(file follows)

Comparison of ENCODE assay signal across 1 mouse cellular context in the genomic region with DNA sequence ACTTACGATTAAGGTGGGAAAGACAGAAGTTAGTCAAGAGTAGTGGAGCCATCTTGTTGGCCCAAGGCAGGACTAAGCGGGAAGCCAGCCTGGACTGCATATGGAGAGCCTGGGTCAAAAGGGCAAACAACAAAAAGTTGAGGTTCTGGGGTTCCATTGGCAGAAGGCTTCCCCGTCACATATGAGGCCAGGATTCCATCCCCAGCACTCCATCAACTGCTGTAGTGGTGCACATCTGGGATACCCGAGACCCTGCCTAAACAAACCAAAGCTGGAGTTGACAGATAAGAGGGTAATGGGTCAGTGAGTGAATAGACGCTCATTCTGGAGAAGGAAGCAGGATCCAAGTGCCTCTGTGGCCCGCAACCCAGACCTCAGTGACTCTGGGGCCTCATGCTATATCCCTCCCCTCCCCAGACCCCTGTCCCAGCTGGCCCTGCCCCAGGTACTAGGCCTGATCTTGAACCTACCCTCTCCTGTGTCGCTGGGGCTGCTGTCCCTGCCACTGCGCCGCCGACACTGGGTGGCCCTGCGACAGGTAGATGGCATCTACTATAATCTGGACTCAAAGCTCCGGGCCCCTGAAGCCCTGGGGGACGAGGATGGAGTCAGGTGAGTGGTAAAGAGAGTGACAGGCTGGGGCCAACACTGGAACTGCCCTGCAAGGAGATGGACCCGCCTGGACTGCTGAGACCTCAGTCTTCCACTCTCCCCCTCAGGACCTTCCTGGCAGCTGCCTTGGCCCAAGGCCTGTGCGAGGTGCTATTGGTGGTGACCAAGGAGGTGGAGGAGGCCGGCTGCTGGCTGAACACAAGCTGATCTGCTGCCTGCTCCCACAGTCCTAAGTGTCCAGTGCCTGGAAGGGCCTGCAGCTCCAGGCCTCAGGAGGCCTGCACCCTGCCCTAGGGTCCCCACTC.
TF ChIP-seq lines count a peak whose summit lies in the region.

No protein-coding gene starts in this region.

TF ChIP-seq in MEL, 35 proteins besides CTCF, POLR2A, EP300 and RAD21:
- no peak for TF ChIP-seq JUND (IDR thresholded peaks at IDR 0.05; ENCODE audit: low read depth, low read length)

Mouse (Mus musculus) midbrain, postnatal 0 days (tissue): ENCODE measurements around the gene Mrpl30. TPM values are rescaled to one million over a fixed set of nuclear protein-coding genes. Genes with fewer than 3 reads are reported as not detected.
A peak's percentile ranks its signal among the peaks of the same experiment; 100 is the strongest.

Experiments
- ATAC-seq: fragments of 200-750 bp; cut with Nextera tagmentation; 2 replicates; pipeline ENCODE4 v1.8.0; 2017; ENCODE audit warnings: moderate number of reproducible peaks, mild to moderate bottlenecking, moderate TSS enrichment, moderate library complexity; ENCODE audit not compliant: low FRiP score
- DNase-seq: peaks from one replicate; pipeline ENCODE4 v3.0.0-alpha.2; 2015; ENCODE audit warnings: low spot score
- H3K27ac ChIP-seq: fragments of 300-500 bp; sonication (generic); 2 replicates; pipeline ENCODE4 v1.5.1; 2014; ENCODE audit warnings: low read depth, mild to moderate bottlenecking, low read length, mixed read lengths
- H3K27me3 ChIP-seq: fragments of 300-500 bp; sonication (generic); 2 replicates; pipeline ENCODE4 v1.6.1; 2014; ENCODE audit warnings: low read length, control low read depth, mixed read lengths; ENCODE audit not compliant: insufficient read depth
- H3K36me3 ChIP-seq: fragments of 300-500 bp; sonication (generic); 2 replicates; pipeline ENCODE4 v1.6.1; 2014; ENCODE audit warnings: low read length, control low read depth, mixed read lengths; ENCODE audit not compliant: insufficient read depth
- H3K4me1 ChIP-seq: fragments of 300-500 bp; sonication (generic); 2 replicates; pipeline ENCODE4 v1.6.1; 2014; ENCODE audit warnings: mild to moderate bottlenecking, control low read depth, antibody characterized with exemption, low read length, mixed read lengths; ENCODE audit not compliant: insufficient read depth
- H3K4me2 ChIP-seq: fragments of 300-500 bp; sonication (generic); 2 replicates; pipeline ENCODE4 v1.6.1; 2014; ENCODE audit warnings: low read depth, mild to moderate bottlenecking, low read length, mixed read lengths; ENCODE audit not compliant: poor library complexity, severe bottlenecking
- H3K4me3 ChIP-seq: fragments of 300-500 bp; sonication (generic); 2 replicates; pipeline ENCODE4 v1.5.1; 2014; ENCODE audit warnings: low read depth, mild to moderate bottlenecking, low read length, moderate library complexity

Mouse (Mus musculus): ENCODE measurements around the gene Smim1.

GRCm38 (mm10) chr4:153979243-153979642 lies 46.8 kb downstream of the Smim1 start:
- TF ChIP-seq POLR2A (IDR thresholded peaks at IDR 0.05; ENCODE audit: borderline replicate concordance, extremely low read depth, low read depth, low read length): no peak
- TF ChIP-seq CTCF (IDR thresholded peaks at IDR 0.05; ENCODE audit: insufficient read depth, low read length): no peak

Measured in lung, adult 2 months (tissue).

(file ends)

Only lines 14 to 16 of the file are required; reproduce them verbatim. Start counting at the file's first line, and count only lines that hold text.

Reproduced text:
- H3K4me1 ChIP-seq: fragments of 300-500 bp; sonication (generic); 2 replicates; pipeline ENCODE4 v1.6.1; 2014; ENCODE audit warnings: mild to moderate bottlenecking, control low read depth, antibody characterized with exemption, low read length, mixed read lengths; ENCODE audit not compliant: insufficient read depth
- H3K4me2 ChIP-seq: fragments of 300-500 bp; sonication (generic); 2 replicates; pipeline ENCODE4 v1.6.1; 2014; ENCODE audit warnings: low read depth, mild to moderate bottlenecking, low read length, mixed read lengths; ENCODE audit not compliant: poor library complexity, severe bottlenecking
- H3K4me3 ChIP-seq: fragments of 300-500 bp; sonication (generic); 2 replicates; pipeline ENCODE4 v1.5.1; 2014; ENCODE audit warnings: low read depth, mild to moderate bottlenecking, low read length, moderate library complexity